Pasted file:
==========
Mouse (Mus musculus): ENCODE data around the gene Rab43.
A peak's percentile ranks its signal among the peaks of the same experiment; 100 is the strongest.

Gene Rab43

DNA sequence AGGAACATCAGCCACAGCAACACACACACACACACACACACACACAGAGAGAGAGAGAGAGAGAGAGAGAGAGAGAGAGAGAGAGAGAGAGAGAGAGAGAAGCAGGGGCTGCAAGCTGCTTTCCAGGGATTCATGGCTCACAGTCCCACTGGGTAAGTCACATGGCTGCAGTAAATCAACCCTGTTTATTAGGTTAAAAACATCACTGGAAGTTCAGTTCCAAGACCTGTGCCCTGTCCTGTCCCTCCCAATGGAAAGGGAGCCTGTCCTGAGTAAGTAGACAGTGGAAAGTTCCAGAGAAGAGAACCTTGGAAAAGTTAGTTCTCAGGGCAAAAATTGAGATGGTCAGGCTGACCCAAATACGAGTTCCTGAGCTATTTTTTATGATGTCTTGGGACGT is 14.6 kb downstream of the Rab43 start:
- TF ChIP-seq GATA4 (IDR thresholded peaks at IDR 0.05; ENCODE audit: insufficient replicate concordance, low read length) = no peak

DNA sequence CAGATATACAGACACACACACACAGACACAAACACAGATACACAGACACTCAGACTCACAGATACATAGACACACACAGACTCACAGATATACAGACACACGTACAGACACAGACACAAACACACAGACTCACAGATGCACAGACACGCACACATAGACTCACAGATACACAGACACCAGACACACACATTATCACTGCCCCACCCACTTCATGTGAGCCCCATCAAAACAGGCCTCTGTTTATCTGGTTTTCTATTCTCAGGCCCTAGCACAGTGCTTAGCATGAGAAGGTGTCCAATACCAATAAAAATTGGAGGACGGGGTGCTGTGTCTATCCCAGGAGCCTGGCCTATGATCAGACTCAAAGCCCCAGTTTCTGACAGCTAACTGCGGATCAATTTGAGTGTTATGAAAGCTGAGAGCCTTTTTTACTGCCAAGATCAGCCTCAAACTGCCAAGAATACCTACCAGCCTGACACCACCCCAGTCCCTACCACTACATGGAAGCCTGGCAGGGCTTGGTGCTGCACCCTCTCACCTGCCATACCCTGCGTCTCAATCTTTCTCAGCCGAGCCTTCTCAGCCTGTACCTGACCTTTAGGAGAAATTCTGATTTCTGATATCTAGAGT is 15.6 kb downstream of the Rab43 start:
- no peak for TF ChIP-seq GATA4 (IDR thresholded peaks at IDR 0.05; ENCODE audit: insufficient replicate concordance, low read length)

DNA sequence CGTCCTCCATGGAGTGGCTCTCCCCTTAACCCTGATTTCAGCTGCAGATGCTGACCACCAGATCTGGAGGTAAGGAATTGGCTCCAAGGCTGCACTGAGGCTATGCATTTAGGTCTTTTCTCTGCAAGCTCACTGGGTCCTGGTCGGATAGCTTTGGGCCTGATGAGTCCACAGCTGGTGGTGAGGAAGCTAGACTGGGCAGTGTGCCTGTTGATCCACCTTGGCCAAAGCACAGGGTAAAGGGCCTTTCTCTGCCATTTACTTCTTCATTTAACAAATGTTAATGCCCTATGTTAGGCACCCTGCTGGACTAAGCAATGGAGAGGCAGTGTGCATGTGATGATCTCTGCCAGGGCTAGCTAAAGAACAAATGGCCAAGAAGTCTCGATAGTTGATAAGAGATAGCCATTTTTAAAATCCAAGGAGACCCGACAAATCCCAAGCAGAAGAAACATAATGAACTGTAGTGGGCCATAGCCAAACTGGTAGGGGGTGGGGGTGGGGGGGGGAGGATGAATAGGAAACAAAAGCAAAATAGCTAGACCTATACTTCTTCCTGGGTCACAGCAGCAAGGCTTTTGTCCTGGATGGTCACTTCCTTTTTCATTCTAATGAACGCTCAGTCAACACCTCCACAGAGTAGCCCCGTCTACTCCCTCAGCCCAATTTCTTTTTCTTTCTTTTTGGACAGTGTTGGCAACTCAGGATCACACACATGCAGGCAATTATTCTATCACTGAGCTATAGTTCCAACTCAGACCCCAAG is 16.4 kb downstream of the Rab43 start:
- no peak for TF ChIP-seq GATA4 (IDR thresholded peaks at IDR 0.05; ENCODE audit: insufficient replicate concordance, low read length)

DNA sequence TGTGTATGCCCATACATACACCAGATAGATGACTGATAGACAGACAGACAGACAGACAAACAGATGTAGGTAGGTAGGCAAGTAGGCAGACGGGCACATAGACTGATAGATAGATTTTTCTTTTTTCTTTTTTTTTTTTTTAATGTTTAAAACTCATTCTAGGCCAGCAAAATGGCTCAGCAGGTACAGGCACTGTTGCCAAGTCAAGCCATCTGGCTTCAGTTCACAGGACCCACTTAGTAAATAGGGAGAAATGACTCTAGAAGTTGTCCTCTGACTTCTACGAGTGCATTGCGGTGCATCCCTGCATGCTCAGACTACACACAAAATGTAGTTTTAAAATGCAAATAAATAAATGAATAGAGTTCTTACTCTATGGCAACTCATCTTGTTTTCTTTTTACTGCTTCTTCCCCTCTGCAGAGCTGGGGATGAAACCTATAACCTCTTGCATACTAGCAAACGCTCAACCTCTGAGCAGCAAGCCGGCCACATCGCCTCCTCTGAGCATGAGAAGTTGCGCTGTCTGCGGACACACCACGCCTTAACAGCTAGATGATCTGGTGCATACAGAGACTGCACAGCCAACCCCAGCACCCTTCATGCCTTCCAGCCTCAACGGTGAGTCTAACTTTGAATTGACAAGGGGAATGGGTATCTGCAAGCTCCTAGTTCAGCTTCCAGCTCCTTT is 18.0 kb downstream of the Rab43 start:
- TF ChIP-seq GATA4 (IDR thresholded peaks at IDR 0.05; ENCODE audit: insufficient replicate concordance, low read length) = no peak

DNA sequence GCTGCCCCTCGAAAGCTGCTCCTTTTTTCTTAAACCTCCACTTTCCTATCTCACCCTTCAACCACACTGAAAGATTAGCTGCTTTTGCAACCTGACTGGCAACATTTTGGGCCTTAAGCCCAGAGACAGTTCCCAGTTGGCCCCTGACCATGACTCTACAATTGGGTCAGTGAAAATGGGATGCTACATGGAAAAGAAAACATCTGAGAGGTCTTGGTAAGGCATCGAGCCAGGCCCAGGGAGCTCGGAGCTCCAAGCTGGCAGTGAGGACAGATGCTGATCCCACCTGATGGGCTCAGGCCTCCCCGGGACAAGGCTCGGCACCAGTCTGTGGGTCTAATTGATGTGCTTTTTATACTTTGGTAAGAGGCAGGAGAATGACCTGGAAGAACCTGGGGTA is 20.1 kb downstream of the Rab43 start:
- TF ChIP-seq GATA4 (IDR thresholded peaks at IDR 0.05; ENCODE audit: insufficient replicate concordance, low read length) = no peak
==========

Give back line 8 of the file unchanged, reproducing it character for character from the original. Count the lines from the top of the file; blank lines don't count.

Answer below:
DNA sequence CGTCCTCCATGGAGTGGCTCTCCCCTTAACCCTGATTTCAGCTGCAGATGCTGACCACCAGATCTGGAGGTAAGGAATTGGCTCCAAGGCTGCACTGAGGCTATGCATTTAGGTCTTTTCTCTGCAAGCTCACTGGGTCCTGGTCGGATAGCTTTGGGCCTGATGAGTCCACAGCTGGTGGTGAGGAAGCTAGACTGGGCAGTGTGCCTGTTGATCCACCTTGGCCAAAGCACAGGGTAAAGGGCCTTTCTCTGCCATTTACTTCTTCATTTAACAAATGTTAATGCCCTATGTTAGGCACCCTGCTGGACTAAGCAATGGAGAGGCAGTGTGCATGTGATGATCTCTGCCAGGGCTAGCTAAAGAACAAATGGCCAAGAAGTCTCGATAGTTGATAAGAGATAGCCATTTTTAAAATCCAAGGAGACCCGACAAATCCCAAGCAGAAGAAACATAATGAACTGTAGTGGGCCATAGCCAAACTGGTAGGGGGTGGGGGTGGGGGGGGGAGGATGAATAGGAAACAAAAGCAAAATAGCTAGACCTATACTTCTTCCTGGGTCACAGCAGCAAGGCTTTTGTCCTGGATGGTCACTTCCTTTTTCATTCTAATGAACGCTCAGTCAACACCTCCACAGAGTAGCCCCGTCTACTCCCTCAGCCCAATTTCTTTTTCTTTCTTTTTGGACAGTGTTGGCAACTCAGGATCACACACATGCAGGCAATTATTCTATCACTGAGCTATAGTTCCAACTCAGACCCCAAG is 16.4 kb downstream of the Rab43 start: